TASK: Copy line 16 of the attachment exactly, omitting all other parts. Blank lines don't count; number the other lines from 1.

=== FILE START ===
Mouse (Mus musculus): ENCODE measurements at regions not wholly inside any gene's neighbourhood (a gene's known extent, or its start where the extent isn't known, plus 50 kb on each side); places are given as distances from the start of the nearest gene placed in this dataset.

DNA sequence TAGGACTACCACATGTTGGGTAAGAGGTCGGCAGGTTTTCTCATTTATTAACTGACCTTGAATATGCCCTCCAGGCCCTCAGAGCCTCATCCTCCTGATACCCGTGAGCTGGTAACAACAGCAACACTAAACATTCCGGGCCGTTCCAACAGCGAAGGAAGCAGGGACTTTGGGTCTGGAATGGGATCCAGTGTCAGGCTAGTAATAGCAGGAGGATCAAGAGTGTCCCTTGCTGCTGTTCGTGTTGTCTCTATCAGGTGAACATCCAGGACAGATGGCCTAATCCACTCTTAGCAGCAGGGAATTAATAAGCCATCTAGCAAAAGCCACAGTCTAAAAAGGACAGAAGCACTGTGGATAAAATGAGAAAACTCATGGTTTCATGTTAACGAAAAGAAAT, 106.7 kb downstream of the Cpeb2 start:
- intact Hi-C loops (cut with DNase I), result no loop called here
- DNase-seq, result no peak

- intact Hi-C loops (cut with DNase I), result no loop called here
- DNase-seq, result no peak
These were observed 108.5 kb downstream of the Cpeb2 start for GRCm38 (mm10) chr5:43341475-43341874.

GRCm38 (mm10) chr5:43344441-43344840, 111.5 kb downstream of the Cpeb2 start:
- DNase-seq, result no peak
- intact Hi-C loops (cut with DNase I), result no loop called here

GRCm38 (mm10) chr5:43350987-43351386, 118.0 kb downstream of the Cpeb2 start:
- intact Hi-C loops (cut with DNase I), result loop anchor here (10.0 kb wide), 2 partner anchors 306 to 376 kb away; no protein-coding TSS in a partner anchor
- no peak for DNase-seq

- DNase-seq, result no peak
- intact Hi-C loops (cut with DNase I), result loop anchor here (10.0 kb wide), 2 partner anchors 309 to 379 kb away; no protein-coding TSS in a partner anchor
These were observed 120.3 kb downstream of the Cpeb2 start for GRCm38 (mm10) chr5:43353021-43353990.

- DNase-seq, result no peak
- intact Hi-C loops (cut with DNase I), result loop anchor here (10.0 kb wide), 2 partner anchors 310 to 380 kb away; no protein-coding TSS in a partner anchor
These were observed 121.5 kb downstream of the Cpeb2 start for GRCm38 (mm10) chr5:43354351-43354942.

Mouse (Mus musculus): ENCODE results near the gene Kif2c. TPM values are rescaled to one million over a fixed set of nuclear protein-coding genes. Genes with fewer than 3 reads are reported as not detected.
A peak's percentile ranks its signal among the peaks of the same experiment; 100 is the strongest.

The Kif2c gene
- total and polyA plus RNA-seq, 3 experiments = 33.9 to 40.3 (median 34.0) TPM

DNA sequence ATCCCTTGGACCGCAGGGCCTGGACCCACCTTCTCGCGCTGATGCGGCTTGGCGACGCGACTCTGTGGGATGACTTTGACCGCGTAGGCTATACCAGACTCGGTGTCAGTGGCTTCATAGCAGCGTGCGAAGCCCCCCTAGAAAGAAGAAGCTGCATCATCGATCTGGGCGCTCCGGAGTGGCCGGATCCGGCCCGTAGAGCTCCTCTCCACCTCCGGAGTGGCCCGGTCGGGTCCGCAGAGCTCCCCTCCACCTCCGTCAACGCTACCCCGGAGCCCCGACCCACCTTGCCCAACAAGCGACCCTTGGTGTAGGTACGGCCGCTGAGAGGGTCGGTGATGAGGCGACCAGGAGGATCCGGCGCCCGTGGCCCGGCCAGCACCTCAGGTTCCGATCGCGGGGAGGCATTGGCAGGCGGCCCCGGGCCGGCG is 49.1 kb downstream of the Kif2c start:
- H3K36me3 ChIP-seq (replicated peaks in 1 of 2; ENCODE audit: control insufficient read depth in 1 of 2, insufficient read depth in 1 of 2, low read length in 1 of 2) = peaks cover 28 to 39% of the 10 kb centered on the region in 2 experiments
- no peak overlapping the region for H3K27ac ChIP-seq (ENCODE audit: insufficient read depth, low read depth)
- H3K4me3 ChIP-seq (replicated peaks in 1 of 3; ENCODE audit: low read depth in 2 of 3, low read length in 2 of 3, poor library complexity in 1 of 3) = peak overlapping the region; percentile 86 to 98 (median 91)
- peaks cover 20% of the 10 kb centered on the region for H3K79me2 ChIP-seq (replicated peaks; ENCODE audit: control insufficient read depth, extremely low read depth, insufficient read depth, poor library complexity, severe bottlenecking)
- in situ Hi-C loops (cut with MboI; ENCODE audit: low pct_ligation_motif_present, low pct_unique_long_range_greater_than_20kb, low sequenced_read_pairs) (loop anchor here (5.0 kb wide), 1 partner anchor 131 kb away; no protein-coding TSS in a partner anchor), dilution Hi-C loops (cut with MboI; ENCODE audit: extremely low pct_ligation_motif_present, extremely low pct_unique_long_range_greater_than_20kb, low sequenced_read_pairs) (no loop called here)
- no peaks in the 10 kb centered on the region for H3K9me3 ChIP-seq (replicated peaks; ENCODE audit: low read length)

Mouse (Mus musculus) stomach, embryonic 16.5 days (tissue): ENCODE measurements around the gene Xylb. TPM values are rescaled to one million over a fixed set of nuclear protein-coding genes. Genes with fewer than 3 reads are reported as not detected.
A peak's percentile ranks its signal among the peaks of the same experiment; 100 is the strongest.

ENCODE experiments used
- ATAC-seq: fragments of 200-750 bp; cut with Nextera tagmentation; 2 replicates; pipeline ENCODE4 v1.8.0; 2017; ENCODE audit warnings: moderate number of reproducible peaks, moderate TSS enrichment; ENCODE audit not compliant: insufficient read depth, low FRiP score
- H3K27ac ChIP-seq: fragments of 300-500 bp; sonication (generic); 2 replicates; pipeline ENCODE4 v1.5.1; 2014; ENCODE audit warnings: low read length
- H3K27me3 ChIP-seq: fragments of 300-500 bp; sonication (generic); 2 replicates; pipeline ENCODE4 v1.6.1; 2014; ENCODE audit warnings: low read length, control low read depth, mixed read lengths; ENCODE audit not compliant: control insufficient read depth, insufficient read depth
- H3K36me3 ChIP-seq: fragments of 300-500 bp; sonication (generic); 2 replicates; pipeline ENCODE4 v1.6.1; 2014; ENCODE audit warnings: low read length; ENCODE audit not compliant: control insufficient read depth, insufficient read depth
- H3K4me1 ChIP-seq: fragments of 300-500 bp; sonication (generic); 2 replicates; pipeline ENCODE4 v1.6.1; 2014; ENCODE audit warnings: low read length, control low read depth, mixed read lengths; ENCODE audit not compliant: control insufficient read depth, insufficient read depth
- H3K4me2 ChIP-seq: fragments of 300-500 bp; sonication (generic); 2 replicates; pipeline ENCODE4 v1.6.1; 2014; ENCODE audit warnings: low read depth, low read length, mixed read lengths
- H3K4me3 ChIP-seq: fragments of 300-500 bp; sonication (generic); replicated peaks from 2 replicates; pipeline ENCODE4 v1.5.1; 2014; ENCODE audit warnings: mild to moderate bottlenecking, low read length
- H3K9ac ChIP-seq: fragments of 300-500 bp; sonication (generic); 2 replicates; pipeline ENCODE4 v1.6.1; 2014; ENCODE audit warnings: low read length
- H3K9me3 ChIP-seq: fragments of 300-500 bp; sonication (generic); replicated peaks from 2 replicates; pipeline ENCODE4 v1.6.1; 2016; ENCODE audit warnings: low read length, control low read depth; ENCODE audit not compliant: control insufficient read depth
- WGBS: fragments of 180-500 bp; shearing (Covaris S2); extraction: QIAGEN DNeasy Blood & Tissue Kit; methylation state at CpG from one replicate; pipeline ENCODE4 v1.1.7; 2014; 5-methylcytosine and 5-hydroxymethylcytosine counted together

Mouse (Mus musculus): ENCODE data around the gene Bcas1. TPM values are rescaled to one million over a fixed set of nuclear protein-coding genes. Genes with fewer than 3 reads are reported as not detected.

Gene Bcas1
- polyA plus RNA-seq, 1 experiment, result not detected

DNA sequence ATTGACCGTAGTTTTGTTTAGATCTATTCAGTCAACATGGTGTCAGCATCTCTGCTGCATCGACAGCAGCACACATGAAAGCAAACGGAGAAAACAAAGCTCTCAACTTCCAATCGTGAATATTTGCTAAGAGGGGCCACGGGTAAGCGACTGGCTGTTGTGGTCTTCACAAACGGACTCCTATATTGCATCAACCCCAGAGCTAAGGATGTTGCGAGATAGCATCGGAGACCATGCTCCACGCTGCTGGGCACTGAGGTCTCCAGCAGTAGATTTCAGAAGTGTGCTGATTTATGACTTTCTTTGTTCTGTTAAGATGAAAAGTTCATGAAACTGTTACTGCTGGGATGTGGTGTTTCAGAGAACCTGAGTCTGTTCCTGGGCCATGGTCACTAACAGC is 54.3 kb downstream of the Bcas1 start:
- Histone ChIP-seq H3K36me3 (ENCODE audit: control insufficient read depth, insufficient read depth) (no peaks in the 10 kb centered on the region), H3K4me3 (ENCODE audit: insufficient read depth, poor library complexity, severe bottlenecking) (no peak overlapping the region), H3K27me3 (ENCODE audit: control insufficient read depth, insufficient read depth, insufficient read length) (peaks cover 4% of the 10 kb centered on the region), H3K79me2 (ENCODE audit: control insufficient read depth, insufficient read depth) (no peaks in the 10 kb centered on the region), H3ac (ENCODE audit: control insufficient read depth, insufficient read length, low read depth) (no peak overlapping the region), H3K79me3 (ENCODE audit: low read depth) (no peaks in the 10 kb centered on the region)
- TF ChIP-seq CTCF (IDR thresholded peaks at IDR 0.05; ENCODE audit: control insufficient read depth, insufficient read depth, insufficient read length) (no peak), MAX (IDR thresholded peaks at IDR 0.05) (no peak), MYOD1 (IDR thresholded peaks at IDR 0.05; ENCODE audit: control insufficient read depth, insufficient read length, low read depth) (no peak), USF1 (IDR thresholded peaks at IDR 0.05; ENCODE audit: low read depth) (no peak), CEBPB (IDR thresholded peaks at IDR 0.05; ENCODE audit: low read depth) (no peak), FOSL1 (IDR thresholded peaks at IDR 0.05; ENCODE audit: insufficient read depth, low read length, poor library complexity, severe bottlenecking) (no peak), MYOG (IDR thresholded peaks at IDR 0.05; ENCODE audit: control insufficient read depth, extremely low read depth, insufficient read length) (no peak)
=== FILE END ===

These were observed 120.3 kb downstream of the Cpeb2 start for GRCm38 (mm10) chr5:43353021-43353990.